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Author Topic: What is the need for BIOS GRUB? and should I have it as well as EFI partition?  (Read 3217 times)

Offline swarfendor437

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I must start reading more but not come across BIOS GRUB as an option in another distribution - I must have had a corrupt image burn of the other OS as I could only see BIOS GRUB and no EFI until I burnt another DVD. When I did make an installation of a BIOS GRUB I got this element at the top of the boot order list and no distribution found - is there any online source as to when this partition should be utilised? Does an installation need to have both BIOS GRUB and EFI? I only discovered the EFI installation on a different OS (also a fork of Debian) which gave a reminder during install that I hadn't created an EFI partition and also advised what size to make it (35 Mb). Loving the simplicity of it all.

Offline paxmark1

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A good rule of thumb is only one grub on sda mbr.  I believe you need to read up more on uefi in general

The amount of good, usable  information you provide is close to zero. 
Make sure you are looking up grub2 and not grub, quite older sources still out there.
Using only one os, you do not even need grub2

How old is the motherboard (uefi or the old bios)?
How many hard drives?
How many operating systems and name them specifically - i.e. Distro Name, Version, Architecture?

The out put of "inxi -Fxx"   would give us that easily, mark that output up as code.  Use the # button.  Preview will confirm
 
How to check for a corrupt .iso - dvd is in the Sparky wiki and many other places.

added  this might help  problem might be in os-prober.  The following post shows how to give good information
https://forum.siduction.org/index.php?topic=7669.0
special notice to unklar   -  unclear
 
Quote
This chaos in your configuration is actually caused by the fact that both os-probers are
active and "write off" one from the other, and vice versa.    ???   At the DU; in the kernel update; Grub update.
« Last Edit: May 11, 2019, 06:41:59 pm by paxmark1 »
Search forum for "More info easier via inxi"    If requested -  no inxi, no help for you by  me.

Offline swarfendor437

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Hi paxmark1 and thanks for responding. I have only seen GRUB for BIOS in the Gparted within the installer of Zorin 15 Beta which is a derivative of Ubuntu 18.04.2. When I install any new OS I install it on its own drive and always do a manual install for the following: 'efi', '/', '/home' and 'swap'. Now in the Alpha release of Zorin 15 I could see 'efi' partition naming but not the GRUB for BIOS. As I did not see 'efi' option in the partition element of the installer I wrongly assumed that the GRUB for BIOS was a rename of the 'efi' partition labeling at point of install. Also, just to add, I always disconnect all drives apart from the one I am installing to. The Motherboard was a recent purchase but based on BIOS information it was produced in 2016, an Asus PRIME X470 - PRO to which I installed a Ryzen 7 1700X Processor and 16 Gb of Corsair Vengeance RAM. In the Asus EZ-Mode of the BIOS there is a boot order frame bottom right of screen the hard drive with Zorin 15 Beta it stated the first device as Ubuntu GRUB, with the same device listed lower down with the the entry for drive being make and model of the drive with same identifier. Hope this clears things up fot you.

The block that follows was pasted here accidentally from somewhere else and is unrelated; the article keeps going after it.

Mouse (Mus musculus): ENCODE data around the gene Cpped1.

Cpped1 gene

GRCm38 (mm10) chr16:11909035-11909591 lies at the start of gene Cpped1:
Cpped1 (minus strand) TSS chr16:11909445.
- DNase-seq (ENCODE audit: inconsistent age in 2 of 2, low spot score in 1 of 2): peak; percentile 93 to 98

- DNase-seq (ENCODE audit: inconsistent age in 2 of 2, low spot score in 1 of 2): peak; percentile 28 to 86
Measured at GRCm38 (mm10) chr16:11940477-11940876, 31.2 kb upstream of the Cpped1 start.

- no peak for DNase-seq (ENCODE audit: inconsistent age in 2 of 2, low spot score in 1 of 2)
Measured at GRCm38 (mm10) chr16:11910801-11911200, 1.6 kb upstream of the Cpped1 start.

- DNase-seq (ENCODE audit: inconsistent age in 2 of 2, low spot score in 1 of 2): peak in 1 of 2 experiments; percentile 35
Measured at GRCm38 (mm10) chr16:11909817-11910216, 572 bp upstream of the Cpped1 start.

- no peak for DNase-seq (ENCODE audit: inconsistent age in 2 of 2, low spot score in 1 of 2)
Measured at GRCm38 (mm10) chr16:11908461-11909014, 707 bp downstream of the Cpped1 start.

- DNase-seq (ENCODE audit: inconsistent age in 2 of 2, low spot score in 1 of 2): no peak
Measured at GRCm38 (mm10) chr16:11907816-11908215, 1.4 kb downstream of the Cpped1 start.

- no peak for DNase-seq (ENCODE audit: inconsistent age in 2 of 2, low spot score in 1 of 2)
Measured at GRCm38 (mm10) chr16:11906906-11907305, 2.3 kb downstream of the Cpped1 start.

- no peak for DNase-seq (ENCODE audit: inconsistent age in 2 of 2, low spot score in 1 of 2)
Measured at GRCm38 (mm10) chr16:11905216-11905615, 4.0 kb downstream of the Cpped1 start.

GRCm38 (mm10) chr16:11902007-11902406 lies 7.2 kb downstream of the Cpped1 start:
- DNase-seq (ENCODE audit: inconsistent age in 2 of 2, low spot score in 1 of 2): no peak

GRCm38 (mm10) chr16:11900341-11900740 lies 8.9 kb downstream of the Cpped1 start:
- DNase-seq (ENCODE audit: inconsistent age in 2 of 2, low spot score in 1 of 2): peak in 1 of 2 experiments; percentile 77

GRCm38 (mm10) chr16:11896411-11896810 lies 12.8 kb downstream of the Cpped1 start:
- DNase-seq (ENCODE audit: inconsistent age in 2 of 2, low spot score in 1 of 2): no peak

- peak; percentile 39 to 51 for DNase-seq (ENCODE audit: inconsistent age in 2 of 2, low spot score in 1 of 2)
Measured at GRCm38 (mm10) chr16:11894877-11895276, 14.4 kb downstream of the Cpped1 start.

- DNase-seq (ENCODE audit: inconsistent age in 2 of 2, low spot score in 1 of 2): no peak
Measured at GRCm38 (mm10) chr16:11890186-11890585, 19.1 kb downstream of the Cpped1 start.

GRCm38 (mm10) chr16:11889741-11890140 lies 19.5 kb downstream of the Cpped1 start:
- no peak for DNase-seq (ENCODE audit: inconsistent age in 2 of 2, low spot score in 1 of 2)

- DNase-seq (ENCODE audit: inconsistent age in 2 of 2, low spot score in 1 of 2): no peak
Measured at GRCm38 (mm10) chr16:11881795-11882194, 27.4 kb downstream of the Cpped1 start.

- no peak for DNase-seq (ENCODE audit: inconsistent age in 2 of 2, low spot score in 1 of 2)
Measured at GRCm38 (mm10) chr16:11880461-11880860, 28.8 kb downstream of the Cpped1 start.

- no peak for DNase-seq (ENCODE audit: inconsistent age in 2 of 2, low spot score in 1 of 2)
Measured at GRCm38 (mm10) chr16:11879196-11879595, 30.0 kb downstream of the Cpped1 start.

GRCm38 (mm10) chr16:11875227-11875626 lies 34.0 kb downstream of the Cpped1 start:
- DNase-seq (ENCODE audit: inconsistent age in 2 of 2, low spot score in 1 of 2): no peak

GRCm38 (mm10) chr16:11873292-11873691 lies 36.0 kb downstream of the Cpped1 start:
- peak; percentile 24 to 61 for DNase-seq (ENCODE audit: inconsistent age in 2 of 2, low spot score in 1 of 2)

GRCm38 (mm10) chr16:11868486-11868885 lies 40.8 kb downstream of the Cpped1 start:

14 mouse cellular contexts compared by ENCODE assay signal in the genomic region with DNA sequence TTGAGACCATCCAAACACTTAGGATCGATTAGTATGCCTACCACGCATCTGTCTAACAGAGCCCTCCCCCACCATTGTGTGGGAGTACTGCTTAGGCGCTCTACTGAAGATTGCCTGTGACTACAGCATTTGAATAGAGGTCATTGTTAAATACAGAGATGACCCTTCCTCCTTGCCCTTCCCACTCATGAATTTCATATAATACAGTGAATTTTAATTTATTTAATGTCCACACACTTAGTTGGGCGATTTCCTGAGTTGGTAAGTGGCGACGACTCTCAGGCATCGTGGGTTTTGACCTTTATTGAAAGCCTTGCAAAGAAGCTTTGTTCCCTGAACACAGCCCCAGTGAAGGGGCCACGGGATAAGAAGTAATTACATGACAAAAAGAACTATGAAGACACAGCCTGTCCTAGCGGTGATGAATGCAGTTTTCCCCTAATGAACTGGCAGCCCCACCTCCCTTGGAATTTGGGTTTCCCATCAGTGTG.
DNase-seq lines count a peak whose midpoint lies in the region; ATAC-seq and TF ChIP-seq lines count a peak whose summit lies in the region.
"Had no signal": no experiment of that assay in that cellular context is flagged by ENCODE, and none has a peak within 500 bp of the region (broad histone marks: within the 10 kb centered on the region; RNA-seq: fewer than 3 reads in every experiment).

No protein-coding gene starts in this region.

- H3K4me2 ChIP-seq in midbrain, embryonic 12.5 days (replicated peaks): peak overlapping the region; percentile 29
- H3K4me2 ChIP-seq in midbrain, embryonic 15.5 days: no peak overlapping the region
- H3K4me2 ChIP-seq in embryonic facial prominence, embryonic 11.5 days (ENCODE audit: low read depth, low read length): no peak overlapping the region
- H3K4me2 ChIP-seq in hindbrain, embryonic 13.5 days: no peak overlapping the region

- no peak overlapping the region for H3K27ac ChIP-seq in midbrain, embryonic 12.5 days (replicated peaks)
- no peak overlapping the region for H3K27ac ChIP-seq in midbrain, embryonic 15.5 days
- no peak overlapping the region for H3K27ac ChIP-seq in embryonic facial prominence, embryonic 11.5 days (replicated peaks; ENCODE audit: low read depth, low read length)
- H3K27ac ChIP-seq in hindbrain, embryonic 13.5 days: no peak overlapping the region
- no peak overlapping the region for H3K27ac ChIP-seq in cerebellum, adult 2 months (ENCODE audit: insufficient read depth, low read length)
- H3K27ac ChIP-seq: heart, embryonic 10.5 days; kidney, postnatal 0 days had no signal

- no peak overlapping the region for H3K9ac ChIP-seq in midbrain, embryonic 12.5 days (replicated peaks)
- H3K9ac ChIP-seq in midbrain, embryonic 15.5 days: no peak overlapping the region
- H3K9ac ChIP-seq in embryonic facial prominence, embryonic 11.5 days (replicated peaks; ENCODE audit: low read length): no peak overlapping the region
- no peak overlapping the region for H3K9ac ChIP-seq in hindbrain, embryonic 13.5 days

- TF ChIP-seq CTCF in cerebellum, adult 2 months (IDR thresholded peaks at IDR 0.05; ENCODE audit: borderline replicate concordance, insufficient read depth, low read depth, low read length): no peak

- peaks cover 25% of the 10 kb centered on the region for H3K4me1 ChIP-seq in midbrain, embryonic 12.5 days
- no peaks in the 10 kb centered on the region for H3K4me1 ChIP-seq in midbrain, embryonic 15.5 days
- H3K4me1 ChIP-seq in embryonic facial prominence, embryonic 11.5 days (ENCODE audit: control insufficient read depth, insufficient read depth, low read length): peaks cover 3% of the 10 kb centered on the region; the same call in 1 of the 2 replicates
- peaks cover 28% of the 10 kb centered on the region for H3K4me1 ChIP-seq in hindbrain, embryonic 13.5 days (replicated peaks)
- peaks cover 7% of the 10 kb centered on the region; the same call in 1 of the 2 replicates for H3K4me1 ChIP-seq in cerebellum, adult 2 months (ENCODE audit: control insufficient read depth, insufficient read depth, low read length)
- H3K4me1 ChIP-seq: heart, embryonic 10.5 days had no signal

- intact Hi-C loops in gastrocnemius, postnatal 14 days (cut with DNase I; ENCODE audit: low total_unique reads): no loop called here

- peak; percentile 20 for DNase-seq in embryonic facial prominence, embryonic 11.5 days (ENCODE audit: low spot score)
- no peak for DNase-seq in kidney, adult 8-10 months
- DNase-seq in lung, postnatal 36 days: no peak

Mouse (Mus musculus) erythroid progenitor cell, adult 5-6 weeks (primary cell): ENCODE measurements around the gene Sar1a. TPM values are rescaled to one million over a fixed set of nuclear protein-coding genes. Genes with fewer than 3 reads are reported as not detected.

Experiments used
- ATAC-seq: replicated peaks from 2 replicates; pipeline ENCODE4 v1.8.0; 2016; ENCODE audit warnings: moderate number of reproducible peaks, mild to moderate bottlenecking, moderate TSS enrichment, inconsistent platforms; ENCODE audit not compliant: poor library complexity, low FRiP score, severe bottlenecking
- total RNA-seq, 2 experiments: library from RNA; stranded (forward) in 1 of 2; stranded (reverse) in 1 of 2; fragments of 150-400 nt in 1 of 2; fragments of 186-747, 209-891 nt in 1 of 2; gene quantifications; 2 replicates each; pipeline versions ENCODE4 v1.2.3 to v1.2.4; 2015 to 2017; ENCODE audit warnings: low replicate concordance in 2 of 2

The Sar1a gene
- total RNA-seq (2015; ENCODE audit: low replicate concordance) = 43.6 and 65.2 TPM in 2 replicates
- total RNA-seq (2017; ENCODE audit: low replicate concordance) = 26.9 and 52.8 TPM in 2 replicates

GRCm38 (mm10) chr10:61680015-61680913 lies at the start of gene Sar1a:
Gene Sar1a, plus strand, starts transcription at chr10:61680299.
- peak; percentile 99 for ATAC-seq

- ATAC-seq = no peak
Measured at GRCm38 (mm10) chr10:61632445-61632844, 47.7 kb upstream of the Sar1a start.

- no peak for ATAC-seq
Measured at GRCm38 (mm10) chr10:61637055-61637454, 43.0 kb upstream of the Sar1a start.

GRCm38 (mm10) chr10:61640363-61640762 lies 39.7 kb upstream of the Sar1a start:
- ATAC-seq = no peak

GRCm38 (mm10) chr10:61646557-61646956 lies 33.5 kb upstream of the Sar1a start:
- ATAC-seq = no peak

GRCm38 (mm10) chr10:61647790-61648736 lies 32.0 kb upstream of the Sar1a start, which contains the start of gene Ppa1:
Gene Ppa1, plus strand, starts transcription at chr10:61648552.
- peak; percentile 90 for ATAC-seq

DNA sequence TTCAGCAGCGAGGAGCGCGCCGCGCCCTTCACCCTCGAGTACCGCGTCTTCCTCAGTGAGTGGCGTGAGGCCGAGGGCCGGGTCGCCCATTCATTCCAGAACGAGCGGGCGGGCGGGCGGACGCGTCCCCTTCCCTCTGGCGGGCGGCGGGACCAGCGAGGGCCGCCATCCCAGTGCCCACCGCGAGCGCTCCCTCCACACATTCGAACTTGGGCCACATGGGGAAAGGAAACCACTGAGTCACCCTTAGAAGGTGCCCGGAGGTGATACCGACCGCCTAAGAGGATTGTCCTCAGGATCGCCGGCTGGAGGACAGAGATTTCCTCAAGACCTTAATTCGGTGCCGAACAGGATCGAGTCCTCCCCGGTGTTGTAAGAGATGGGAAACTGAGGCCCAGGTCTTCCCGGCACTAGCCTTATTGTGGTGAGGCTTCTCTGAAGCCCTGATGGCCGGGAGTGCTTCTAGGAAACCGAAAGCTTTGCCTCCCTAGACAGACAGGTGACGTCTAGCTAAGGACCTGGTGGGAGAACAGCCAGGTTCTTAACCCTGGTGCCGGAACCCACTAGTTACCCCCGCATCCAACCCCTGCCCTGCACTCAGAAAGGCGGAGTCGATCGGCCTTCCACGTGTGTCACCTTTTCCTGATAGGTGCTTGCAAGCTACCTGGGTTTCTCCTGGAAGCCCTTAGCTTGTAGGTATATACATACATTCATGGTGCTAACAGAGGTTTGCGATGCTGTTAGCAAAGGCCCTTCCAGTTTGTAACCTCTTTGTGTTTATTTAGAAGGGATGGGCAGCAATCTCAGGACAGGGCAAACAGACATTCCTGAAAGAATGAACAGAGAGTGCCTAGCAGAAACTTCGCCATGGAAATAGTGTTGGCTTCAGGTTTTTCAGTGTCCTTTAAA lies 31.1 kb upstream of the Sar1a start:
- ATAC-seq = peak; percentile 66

Offline paxmark1

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So disconnecting the drives is a definite way to not overwrite.  However, the installation of grub2 will not see the other drive.  2016 - you are uefi

As root  "update-grub2"  or "sudo update-grub2" will let grub2 see the other partitions.   Might work, should not harm anything

Once you get one working system please install inxi and then post output of "inxi -Fxx"

Presently I have 2 grub2's but that is because one drive will be the new Stable and lvm later, and the other 3 y.o drive has stretch. So the asus EX mode of what is actually the uefi (but still often called bios)  only detects one OS from startup?  And both hard drives are connected? 

Run on sentences with no paragraphs is harder to read. 

Maybe try some grub2 and uefi videos on youtube. 
Search forum for "More info easier via inxi"    If requested -  no inxi, no help for you by  me.

Offline kanliot

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swarfendor437, would you mind restating the problem you're having now (Late Sunday)

There's two modes for Grub installation (secureboot and without secureboot) because after UEFI firmware replaced the BIOS (Thanks IBM for making hardware incompatible with BIOS) , having the firmware load up Grub on your hard disk became much more technical. 

Offline swarfendor437

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swarfendor437, would you mind restating the problem you're having now (Late Sunday)

There's two modes for Grub installation (secureboot and without secureboot) because after UEFI firmware replaced the BIOS (Thanks IBM for making hardware incompatible with BIOS) , having the firmware load up Grub on your hard disk became much more technical.

Hi, I'll take a screenshot of the BIOS (if the entry is still there, and a Virtual Box image of Zorin's GParted during install at some point - it's getting late.

Offline kanliot

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actually it was just hard to read your posts because of long sentences.

https://help.ubuntu.com/community/UEFI#Creating_an_EFI_System_Partition

My secureboot is actually kind of messed up right now since I installed Windows10 with secureboot and sparkylinux without it.